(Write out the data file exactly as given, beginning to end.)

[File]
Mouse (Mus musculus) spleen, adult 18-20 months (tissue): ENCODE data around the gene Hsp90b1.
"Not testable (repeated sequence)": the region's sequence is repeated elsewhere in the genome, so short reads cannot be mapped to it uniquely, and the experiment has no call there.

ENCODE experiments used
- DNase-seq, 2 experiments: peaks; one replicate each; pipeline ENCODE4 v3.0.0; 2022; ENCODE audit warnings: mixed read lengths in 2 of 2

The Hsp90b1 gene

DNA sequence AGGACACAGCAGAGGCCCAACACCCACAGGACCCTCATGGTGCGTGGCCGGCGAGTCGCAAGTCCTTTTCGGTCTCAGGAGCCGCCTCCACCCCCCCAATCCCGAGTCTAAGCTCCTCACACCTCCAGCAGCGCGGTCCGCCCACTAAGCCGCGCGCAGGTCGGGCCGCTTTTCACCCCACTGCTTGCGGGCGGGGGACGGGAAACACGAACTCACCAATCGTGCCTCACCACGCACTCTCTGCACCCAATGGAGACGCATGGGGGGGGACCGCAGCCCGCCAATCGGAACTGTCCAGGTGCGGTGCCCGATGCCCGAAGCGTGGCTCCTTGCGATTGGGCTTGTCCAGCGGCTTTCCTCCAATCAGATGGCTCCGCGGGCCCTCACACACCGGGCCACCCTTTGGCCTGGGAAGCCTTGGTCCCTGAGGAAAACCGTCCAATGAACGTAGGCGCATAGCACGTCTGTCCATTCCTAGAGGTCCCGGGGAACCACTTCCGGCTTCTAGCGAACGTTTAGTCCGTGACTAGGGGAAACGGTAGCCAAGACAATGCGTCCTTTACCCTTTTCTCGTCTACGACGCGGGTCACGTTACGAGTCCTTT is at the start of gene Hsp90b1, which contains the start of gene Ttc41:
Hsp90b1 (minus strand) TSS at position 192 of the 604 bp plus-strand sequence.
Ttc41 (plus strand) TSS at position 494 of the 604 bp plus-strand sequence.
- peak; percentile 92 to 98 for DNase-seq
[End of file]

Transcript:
Mouse (Mus musculus) spleen, adult 18-20 months (tissue): ENCODE data around the gene Hsp90b1.
"Not testable (repeated sequence)": the region's sequence is repeated elsewhere in the genome, so short reads cannot be mapped to it uniquely, and the experiment has no call there.

ENCODE experiments used
- DNase-seq, 2 experiments: peaks; one replicate each; pipeline ENCODE4 v3.0.0; 2022; ENCODE audit warnings: mixed read lengths in 2 of 2

The Hsp90b1 gene

DNA sequence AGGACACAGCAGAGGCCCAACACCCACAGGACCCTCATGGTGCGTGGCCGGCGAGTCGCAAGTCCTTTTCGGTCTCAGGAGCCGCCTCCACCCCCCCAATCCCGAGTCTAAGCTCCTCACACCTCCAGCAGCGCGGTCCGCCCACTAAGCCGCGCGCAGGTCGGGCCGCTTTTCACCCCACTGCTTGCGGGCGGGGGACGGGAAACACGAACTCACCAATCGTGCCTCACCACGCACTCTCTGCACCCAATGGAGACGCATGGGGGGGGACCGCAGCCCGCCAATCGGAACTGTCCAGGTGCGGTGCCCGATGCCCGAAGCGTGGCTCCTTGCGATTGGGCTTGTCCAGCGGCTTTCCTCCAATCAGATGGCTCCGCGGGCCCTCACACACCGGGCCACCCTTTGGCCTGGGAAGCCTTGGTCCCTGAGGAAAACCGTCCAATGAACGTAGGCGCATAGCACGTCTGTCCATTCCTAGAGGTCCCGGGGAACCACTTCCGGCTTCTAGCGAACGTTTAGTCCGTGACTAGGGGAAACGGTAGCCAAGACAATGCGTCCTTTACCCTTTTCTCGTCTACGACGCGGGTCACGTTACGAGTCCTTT is at the start of gene Hsp90b1, which contains the start of gene Ttc41:
Hsp90b1 (minus strand) TSS at position 192 of the 604 bp plus-strand sequence.
Ttc41 (plus strand) TSS at position 494 of the 604 bp plus-strand sequence.
- peak; percentile 92 to 98 for DNase-seq